- The endplates will be taken to the next race where they will be run in practice as test items, and then in the race if a driver likes them – at this point everyone in other teams can see them and the idea has, in effect, been published – F1 engineers are always examining each others cars for good ideas. From here it's a similar development time for other teams who covet the shiny new endplates to make there own ones, possibly a bit shorter because they have a greater conviction that they will be good than ideas they've come up with themselves.

The total echo-time, from the first aerodynamicist having the idea to seeing that another team has developed (copied) it, is between 6 and 10 weeks, assuming it's an idea worth developing! Now for the academic equivalent:

- Post-doc researcher has an idea/discovers something, decides to write a paper about it; timescales vary enormously for paper writing, from three days to three years, let's be generous and say two weeks.
- Paper is reviewed by supervisor and revisions are made; let's say another week, although it might take that long before the supervisor even reads it.
- Paper is submitted to a journal where it is sent for peer review; this is where the time really starts stacking up, it could take absolutely ages, the mean is probably about three months.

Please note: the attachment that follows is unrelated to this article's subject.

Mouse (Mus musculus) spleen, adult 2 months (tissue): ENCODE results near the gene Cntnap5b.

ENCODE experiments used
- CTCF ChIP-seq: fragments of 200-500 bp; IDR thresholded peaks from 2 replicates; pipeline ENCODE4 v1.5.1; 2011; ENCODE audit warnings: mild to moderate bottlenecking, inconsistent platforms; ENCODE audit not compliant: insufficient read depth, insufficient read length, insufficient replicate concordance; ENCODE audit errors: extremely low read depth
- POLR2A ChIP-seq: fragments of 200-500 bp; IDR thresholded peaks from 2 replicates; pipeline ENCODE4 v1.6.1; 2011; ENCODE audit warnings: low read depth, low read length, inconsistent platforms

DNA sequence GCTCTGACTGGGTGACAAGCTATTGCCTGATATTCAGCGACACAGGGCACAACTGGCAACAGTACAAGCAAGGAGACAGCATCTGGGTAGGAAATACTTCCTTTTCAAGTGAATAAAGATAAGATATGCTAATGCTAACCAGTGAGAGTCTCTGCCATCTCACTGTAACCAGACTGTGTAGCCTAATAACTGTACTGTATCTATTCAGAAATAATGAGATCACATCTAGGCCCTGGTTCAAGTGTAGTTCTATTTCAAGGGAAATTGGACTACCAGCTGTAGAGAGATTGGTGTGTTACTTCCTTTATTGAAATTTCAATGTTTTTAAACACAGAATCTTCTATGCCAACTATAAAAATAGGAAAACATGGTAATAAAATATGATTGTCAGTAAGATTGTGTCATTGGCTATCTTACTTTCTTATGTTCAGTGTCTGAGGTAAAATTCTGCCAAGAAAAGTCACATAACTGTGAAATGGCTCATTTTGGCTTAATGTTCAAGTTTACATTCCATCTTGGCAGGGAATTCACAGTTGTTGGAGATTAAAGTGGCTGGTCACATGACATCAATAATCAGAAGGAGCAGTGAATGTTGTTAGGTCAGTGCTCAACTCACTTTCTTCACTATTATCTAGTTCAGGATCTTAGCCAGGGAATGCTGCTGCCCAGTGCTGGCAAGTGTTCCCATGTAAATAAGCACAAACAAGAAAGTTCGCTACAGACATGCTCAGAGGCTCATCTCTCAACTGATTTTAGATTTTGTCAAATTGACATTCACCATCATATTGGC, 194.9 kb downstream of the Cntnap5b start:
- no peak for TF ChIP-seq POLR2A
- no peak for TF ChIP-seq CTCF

- Let's assume it's a really great paper with really lazy reviewers and no revisions are necessary (which would necessitate a repeat of steps 2 and 3), next step publication in the journal; depends on the frequency of publication, let's say another 3 months.
- Now another researcher might see it, immediately have a fully fledged idea, and sit down to write her own paper in reply; repeat steps 1-4 for the minimum time until the original researcher sees that his idea has been developed.

This academic echo time is 27 weeks, and that would probably set a new record! It would be more realistic to make this estimate about 2.5 years. Even at 27 weeks it's between 3 and 4 times slower than the F1 equivalent – at 2.5 years it's between 13 and 21 times slower! The really baffling thing about this discrepancy is this: F1 teams do not *want* to share ideas with other teams, in fact efforts are actively made to *prevent* sharing information, whereas academia has constructed a whole publishing industry *specifically to facilitate the sharing of ideas*! So what's going on here, why is one so much faster than the other? Here are two candidate factors: